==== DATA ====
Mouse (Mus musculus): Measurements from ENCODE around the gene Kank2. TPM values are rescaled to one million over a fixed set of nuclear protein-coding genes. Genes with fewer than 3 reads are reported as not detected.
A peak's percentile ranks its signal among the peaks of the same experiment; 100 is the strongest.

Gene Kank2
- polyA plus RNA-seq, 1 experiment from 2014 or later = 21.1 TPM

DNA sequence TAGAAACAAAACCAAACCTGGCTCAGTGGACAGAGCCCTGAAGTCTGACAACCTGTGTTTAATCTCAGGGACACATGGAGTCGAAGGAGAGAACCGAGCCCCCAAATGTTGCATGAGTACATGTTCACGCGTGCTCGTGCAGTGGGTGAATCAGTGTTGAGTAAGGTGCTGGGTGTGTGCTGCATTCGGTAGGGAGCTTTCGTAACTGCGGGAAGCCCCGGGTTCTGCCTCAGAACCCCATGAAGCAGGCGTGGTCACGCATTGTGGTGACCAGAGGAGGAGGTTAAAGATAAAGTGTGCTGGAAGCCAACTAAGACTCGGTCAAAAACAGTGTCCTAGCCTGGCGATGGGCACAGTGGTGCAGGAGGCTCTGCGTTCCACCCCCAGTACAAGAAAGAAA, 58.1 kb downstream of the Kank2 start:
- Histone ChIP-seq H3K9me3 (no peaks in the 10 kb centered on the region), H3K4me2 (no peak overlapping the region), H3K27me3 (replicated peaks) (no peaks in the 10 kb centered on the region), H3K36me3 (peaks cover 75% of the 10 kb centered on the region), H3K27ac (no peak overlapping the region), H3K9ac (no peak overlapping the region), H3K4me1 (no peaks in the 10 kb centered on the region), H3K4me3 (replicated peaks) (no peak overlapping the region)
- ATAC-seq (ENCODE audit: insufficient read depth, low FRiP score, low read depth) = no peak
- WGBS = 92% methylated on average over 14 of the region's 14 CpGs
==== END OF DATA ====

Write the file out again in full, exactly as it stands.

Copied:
Mouse (Mus musculus): Measurements from ENCODE around the gene Kank2. TPM values are rescaled to one million over a fixed set of nuclear protein-coding genes. Genes with fewer than 3 reads are reported as not detected.
A peak's percentile ranks its signal among the peaks of the same experiment; 100 is the strongest.

Gene Kank2
- polyA plus RNA-seq, 1 experiment from 2014 or later = 21.1 TPM

DNA sequence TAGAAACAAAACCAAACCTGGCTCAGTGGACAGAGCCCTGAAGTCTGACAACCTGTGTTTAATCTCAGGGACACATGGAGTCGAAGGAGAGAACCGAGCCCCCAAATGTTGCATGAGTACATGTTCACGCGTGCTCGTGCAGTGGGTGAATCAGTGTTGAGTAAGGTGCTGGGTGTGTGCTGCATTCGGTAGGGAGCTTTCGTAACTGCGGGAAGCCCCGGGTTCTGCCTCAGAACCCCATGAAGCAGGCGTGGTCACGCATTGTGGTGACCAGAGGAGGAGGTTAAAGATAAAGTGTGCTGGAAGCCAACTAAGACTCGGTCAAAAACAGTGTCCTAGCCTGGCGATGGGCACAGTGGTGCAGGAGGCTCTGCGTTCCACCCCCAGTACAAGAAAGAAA, 58.1 kb downstream of the Kank2 start:
- Histone ChIP-seq H3K9me3 (no peaks in the 10 kb centered on the region), H3K4me2 (no peak overlapping the region), H3K27me3 (replicated peaks) (no peaks in the 10 kb centered on the region), H3K36me3 (peaks cover 75% of the 10 kb centered on the region), H3K27ac (no peak overlapping the region), H3K9ac (no peak overlapping the region), H3K4me1 (no peaks in the 10 kb centered on the region), H3K4me3 (replicated peaks) (no peak overlapping the region)
- ATAC-seq (ENCODE audit: insufficient read depth, low FRiP score, low read depth) = no peak
- WGBS = 92% methylated on average over 14 of the region's 14 CpGs